Earlier this summer, folks from the Vancouver Telus branch came out to the Van Tech Farm to work as part of their ‘Days of Giving’ campaign. My team tackled the horsetail with vigor, working together to dig up the rhizome and remove the weed from our farm. From a farmer’s perspective, the horsetail is a beast. From an evolutionary standpoint it is pure genius. The beauty of the horsetail reflects the beauty of my time working with Fresh Roots. The collaboration between players is what makes us stronger – it is the rhizome that connects us and promotes both innovation and creativity. I’ve learned that it is impossible to plan a strong lesson or run a good field trip alone, and that working with my Experiential Learning team fosters the same synergy that we see with the horsetail – we thrive together. Our weedy beds are certainly a labour of love, but if we listen to what the plants are trying to teach, we too will learn their lessons.



Horsetail is an antioxidant, anti inflammatory and antimicrobial. It is high in silica, an essential mineral for human health, and helps promote the growth of healthy bones and connective tissues such as collagen. Silica declines with age, so it is important to maintain the body’s silica levels to support strong bones, hair and fingernails. Topically, horsetail salve can be used to treat burns and wounds.






Red clover flowers are sweet to eat fresh and can also be dried for tea. As a topical treatment, red clover soothes eczema, sores and burns due to its anti-inflammatory compounds – eugenol, myricetin and salicylic acid. Red clover is a blood thinner, and its concentration of phytoestrogens daidzein and genistein mimic estrogen in the body. For this reason, red clover can alleviate menopause related discomfort such as hot flashes.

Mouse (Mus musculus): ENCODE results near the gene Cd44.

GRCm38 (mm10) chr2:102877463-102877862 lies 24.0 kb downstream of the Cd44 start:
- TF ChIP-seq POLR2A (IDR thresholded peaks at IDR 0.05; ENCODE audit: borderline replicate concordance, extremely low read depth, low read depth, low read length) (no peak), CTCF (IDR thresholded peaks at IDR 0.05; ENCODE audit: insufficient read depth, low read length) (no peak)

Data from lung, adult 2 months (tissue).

Chickweed is a small leafed viney ground cover that is delicious in salads. Taken orally, chickweed can remedy a variety of conditions including asthma, blood disorders, conjunctivitis, constipation, inflammation, and other skin ailments. It also aids in digestion. Topically, chickweed salve can treat rashes and sores.






The entire Dandelion plant can be used medicinally. The long taproot is dried and ground as a coffee replacement and natural diuretic. The leaves and flowers can be eaten raw (dandelion and lettuce are in the same plant family) and due to its richness in Zinc and Magnesium, the plant promotes detoxification and healthy skin.






Sheep sorrel is a tangy tasting groundcover with thick, arrow-shaped, tender but flavourful leaves. It tastes delicious in salads, or on its own – the kids refer to it as nature’s sour candy! Sheep sorrel is rich in antioxidants, vitamin C, B and beta-carotene. Popularized by Rene Caisse’s cancer curing Essiac tea, Sheep Sorrel has the ability to destroy cancer cells in the body and inhibit metastasis (the spreading of cancer cells outward from the tumour site). Sheep sorrel is a blood purifier, aiding in the disposal of dead tissues within the body.



Keep your eyes peeled for these weeds growing at Fresh Roots Farms and around Vancouver and make use of their medicinal benefits!


Terrific Thursdays

Wow, week two is in the books; we can hardly believe it.

Spent the day building tables, seeding beets and drying beans, and cooking our signature bean and warm potato salad recipe with blueberry, blackberry crumble for dessert.

What a terrific Thursday!



First week of SOYL

Week One

A crazy awesome week has gone by here at the farm! Our SOYL program has begun and we are so excited to learn, grow, and share good food with our community.

Here are the highlights of the week 🙂


Students cooking up the Farm Roots special, garic scape baked fries.

Before and after pics of the students hard work weeding the overgrown rows.

Garlic hanging to dry (we have lots of red russian garlic ready for you to stock up on).

Have a great weekend!